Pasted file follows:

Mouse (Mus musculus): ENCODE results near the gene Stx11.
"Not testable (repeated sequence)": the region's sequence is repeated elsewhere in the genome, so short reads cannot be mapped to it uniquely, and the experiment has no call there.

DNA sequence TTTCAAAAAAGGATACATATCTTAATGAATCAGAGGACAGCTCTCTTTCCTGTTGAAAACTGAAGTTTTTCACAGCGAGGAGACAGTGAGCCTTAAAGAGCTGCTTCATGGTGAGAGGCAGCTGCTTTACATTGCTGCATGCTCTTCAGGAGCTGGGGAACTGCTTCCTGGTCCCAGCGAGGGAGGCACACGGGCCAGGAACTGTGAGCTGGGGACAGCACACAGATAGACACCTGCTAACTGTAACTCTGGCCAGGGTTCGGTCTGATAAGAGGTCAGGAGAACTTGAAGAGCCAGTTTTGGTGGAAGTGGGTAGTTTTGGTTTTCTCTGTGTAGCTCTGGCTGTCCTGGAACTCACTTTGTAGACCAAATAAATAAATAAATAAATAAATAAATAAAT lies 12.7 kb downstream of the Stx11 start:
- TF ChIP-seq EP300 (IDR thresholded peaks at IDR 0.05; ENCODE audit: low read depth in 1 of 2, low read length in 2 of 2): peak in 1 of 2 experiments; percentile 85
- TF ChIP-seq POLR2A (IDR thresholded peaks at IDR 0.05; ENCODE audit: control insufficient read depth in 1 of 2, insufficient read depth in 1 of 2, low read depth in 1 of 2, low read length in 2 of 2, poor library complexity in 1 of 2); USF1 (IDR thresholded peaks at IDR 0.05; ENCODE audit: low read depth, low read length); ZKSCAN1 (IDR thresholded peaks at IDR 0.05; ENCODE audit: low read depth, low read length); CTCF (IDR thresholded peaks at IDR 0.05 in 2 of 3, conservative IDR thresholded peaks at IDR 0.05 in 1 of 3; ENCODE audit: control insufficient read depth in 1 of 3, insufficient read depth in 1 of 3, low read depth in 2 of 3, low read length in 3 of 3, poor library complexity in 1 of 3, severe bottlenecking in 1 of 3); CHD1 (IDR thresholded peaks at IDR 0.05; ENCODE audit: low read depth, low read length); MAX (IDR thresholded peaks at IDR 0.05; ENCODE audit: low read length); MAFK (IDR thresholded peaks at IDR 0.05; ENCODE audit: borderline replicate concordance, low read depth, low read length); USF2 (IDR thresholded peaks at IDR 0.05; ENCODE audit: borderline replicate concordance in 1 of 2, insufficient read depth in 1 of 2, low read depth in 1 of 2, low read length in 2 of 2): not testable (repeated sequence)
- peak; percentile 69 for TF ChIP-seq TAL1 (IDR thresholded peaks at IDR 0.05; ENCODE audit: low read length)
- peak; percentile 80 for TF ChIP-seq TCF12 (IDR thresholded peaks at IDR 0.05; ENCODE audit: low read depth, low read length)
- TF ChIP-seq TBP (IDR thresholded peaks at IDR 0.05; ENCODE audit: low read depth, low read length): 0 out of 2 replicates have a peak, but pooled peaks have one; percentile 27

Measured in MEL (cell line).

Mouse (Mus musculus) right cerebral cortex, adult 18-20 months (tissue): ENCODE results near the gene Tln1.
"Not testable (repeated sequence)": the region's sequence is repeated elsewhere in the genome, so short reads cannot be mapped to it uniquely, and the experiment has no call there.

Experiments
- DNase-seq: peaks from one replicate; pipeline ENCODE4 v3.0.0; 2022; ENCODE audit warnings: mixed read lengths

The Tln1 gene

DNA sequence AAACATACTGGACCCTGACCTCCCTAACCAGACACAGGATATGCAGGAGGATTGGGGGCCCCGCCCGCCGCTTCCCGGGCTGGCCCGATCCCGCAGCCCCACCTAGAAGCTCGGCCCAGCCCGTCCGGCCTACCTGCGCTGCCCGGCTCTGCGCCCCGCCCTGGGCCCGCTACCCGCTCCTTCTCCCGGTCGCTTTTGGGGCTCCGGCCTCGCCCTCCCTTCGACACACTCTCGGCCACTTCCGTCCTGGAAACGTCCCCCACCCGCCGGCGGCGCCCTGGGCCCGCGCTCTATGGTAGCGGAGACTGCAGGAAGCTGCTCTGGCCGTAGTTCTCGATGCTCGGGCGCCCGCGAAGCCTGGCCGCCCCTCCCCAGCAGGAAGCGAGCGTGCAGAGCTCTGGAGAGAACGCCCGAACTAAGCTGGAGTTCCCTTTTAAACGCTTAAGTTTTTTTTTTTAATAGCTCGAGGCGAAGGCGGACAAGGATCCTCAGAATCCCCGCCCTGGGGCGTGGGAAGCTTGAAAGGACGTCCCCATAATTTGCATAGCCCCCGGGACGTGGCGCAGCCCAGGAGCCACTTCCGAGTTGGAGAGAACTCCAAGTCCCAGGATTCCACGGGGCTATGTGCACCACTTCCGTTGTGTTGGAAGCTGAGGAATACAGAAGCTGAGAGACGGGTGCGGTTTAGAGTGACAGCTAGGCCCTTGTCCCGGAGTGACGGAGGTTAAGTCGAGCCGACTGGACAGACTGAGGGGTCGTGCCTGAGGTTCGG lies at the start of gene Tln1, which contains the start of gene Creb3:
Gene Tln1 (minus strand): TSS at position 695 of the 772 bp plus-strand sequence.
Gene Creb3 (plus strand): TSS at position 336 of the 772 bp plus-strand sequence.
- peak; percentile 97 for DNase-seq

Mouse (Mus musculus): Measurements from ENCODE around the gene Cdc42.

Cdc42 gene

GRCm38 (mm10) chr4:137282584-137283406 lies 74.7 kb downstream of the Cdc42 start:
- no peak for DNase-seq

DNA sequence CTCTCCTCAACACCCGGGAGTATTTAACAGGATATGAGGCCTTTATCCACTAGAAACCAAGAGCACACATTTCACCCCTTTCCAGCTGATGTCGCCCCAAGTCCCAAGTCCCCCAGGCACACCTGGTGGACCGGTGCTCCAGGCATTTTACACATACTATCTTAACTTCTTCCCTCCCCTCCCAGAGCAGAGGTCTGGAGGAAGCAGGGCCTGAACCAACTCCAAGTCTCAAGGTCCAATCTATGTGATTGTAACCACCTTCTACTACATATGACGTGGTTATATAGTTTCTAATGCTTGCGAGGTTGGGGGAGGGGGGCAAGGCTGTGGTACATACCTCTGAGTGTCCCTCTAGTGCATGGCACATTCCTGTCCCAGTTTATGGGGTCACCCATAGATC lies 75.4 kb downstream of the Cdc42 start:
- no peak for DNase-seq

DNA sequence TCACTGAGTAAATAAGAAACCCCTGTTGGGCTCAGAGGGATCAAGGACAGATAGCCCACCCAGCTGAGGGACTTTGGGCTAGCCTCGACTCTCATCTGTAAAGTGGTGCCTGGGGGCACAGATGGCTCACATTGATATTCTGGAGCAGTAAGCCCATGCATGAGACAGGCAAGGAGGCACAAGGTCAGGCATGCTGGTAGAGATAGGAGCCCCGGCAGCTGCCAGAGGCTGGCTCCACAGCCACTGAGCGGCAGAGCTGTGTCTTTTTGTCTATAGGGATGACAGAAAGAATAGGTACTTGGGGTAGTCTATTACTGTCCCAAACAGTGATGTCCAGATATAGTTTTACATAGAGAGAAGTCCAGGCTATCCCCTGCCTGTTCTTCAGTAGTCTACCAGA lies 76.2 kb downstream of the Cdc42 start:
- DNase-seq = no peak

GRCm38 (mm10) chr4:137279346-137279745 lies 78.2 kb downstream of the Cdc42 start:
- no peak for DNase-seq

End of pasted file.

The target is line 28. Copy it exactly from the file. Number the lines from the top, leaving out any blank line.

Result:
- no peak for DNase-seq